The challenge every organization faces – determining what direction is the right way to go, and how far is enough. A daunting task indeed when considering that no one really knows what to expect in the future. Or even next week. Keep this truth in mind: Nobody knows, which means everyone offers guesses. Oh wait, I mean projections based on the latest models.
However, shelter in place does not mean stand still and do nothing. Very few organizations have the option to hibernate until this harsh season changes. You owe it to the people you serve, the people you lead, and the people who fund you to figure out what change(s) to make.
The starting point for any pivot: Ask the right questions. The type with hard answers that could change everything and even threaten your organization’s relevance or reason to exist. Or they might affirm it all and point toward new opportunities. Yes, go there.
Every entity works within its unique realities, so you and your team must determine the specific questions that ache to be asked. What was once important, practical, or feasible might now be quite different – and will drive the need to consider changing. Some situations call for minor modifications; other circumstances require pivoting with heft. This search for the right questions to ask will only work well when you worry less about how things look and more about how things are. Perceptions often prove far too weak to lean on when challenging times arrive. Reality provides the firm footing needed.
To start, let’s rummage through a pile of questions unearthed by other organizations as they dig to find their best pivots, and then ask them in your specific context.
How has the constituency we serve changed?
For example, if an organization serves students, then all will be fine when school opens this fall, right? Not so fast. Will school open? Will they allow visitors? What schedule will they follow? What changes will take place that may or may not accommodate your program? Organizations that serve in elementary, middle, and high school face these questions, as do those who operate on college campuses. While operational challenges mount, demand might also increase. Keep demand in mind as a story to tell with donors because great cases for funding involve pivoting changes into new opportunities.
Key question: How does our program need to change for us to continue pursuing our mission?
What about events?
Many associations have gatherings as a core element of how they serve members. National, regional, annual, quarterly, networking, training, or any other type of in-person get-together deserves sober scrutiny. For some associations, other income streams will continue to provide funds. Others, though, face dire futures if they can’t assemble their members because events serve as the reason they exist. Even though governors will eventually relax guidelines, that’s not the same as an individual’s willingness to travel and attend. Imagine the value potential from a pivot from gather together to meet you where you’re at.
Key question: What shifts should we consider to how we keep our members feeling like they belong and are being served?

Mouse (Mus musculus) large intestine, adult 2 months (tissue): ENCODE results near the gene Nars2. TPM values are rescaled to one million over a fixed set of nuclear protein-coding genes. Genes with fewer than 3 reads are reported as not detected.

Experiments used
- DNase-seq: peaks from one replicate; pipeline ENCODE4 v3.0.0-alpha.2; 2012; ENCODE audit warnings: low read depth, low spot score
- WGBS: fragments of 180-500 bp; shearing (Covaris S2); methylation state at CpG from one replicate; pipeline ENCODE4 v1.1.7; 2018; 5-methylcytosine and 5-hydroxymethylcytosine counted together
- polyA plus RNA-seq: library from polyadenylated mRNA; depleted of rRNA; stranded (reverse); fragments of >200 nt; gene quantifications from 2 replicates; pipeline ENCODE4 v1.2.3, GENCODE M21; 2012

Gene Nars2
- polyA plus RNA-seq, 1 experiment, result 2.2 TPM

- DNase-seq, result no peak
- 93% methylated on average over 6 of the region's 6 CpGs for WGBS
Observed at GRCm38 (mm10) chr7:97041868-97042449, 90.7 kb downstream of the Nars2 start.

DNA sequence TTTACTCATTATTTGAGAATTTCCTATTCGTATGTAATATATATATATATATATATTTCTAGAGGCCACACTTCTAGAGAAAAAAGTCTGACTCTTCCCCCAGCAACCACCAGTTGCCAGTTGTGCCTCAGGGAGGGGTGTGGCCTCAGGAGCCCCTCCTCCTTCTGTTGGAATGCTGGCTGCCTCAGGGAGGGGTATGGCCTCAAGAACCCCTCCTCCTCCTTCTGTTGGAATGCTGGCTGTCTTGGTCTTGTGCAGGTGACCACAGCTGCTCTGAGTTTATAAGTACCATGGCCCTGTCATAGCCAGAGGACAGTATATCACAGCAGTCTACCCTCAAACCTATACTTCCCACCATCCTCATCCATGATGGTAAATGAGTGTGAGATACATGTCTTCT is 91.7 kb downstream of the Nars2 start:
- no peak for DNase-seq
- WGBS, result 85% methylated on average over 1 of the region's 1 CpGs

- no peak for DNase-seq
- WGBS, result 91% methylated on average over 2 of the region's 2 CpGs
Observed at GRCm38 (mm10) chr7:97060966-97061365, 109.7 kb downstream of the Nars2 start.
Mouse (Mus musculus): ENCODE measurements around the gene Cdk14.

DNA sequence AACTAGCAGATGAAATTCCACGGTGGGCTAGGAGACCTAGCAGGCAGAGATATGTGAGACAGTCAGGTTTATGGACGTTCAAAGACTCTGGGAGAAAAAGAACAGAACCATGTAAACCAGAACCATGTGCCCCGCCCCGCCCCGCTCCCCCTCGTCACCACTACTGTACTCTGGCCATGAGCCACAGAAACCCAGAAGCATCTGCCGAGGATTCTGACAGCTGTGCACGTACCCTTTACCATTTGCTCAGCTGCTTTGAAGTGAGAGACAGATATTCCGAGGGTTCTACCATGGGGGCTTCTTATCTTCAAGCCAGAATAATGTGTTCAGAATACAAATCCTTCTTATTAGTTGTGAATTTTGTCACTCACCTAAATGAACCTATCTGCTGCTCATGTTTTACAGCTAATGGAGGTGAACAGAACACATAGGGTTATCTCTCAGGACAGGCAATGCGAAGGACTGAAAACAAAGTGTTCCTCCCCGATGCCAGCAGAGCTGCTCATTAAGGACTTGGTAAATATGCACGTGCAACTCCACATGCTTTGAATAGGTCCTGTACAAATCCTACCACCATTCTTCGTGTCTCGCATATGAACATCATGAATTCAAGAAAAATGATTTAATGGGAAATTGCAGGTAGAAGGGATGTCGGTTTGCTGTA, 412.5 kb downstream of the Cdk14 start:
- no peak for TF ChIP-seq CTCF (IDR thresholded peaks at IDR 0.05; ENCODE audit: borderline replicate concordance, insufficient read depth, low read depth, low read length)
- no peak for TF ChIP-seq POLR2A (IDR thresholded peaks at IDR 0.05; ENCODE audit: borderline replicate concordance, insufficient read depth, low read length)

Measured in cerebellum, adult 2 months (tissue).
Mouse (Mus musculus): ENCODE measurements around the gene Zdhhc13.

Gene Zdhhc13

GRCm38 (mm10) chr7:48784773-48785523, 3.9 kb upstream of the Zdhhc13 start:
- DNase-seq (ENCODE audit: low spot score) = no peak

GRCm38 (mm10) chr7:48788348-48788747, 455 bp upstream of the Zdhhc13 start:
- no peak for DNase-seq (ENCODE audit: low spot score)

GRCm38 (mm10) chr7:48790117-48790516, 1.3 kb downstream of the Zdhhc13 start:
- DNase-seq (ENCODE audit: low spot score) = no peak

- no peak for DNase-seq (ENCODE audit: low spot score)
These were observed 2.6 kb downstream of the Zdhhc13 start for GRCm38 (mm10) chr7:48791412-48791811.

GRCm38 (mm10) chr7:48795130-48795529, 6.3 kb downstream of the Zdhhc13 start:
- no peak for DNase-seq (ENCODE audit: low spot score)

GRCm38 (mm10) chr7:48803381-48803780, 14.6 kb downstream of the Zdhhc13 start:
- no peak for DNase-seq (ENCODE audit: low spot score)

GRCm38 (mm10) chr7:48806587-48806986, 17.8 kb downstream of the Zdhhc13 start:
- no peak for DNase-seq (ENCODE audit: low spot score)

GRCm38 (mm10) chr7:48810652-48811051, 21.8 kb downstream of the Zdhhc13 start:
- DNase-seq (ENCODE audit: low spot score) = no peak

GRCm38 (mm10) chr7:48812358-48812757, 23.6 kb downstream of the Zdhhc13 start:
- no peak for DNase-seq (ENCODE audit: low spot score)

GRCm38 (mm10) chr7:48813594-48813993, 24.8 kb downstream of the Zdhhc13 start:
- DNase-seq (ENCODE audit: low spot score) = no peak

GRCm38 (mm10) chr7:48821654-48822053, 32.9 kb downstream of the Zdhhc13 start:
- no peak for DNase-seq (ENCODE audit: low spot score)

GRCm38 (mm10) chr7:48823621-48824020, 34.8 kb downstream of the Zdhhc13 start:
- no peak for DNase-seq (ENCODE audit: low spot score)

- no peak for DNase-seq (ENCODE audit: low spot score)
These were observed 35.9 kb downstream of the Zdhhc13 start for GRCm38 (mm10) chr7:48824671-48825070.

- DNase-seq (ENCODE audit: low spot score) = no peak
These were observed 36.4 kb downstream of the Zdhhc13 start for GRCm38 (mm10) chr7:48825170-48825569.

What about donors?
Sure, the stock market will bounce back and with it preserve the investment portfolios that drive the amounts many foundations grant each year, which should preserve the total amount foundations give. However, many made early and extra gifts (to all who did: well done!) that could impact gift levels throughout the remainder of their fiscal years. What about your largest individual donors? Many own businesses, so what bounce will they experience – and when? Lower-end donations will diminish, as seen in recent survey data that shows 64 percent of churches experience decreased giving (click here to read). As the collection plate goes, so goes the small gift segment. Mid-level donors will always remain a hard-to-solve mystery, but smart money will bet on a significant decline in their giving too. However, there seems to be a collective national vibe of getting through this together and an appetite for innovative solutions. How would your donors react to a message pivot that turns remember that we need you into a new story to tell?
Key questions: By segment, what can we anticipate from our donors and what should we proactively do as a result? What’s our fresh approach and our new story to tell?
What will happen with public funding?
Government grants seem generous now, but will money continue to flow to NGOs once the urgency around COVID-19 diminishes? What will the government’s posture look like toward the social services sector whose clients’ needs multiply due to the economic crisis that promises to linger? How reliable will national, state, or local government funding become going forward, especially when tax revenues fall and direct assistance bills mount? When government funding falls short, competition increases for support. But now is a tough time to consider ramping up infrastructure. Has the time come to pivot from react on our own to collaborate?
Key question: What options exist to navigate drops in public support, and how might we re-position to avoid such decreases?
Pivots and changes have become so common that they will, without doubt, play featured roles in the much-anticipated new normal. Ask the right questions and you’ll be part of it too.
© 2020 David Staal. All rights reserved. davidstaal.net
David Staal writes, speaks, consults, and has filled a career with executive and leadership positions